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I tested them both and they both worked well.  I found the larger version easier to clean, as well as offering the attractive option of adding vegetables in the trough to roast with the chicken.   You can also invert the chicken onto the center of a Bundt pan or Tube pan, or, indeed, on an empty beer can.  Which brings us to the beer can version, of which this recipe is not an endorsement.  I know a lot of people (particularly those who live south of the Mason-Dixon line) who swear by beer can chicken, but to me that is the same thing as just opening a can of beer and pouring it over your chicken.  Yuck.

If you are looking for a crispier chicken skin, try this tip from America’s Test Kitchen:  score the chicken breast lightly with a small sharp knife, then rub baking powder into the skin of the chicken.  Let sit in the fridge overnight and then proceed with the recipe below.  This allows the chicken skin to separate from the meat and crisp up.  It works.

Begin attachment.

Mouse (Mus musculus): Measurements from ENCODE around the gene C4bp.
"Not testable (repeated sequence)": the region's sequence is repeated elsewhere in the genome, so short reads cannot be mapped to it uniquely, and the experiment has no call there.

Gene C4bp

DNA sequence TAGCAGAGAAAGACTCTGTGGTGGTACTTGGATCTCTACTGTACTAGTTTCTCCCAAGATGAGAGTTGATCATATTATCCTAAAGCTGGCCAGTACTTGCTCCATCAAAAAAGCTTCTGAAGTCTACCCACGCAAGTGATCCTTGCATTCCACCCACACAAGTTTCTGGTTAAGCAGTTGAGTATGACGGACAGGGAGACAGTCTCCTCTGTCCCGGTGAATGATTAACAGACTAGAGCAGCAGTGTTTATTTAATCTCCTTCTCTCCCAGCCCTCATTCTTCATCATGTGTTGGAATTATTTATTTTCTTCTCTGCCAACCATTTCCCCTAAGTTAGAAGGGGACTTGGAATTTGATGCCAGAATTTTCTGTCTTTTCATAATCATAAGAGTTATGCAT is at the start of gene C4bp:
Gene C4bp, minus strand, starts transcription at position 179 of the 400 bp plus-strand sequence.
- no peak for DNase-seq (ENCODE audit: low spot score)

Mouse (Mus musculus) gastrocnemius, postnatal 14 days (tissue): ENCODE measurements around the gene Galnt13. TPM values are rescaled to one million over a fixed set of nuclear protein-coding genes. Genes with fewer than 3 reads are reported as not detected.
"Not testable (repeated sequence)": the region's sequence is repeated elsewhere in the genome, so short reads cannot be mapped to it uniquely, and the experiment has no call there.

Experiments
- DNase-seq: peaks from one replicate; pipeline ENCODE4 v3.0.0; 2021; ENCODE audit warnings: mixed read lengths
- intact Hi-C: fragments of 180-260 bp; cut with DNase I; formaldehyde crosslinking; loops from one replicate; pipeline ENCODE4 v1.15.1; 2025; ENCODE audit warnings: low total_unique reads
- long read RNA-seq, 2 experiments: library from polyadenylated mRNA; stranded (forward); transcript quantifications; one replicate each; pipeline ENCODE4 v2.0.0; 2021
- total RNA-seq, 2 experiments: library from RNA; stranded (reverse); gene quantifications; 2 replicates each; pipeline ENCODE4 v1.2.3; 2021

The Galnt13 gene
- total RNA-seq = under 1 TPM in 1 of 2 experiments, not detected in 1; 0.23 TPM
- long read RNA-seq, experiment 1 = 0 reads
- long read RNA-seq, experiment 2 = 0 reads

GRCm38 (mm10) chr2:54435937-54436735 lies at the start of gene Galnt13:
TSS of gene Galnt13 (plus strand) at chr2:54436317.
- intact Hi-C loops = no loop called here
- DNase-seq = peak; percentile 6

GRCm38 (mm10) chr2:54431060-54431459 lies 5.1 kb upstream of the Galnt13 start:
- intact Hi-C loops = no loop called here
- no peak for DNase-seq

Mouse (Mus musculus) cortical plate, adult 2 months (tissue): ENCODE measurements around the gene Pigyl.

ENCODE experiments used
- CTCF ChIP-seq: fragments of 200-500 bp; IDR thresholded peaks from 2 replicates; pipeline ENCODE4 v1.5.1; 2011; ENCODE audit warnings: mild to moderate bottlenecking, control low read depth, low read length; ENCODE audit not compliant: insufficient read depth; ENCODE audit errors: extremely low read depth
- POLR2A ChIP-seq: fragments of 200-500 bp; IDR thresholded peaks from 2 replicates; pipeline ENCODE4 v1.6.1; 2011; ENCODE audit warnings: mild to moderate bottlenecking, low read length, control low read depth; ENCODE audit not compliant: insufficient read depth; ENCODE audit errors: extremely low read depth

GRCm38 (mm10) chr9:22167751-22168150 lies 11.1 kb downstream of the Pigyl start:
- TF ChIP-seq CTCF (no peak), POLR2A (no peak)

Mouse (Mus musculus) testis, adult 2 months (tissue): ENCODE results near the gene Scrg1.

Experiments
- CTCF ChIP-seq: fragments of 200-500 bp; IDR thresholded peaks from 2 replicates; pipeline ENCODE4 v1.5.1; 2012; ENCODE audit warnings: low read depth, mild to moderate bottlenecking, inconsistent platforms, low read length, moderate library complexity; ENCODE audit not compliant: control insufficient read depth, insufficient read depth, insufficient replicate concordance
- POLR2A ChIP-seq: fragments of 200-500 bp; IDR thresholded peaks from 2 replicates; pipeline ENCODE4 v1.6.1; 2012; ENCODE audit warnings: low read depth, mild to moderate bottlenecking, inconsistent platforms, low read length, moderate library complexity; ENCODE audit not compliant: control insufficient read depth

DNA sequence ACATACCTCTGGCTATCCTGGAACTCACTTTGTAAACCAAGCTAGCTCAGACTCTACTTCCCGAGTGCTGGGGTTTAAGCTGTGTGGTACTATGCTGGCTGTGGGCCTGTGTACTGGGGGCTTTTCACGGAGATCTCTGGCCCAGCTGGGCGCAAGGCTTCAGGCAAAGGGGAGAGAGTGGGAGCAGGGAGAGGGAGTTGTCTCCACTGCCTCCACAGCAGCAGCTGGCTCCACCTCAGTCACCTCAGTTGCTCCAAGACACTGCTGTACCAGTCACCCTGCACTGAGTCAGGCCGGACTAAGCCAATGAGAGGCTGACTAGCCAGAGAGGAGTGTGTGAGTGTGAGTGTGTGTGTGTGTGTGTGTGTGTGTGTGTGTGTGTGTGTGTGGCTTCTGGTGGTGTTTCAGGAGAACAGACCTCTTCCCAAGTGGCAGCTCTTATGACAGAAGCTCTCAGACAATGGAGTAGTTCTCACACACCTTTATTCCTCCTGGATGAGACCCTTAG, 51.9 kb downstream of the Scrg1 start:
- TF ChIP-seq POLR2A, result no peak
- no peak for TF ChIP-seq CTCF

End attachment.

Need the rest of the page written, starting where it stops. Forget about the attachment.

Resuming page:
Roast Chicken with Vertical Chicken Roaster

Ingredients

  • 1 Whole chicken (2-3 kilos or 4-5 pounds)
  • 8 sprigs thyme
  • 2 stalks fresh rosemary
  • 250 ml (1 cup) white wine
  • 75 ml (1/3-cup) good quality olive oil
  • 15 ml (1 Tbl) coarse sea salt
  • fresh ground black pepper
  • 1 lemon, halved

Directions

  1. Preheat oven to 210°C (410°F or Gas Mark 6). If your oven makes a distinction, use the “roast” function. Adjust the oven rack to the lowest possible rung of the oven.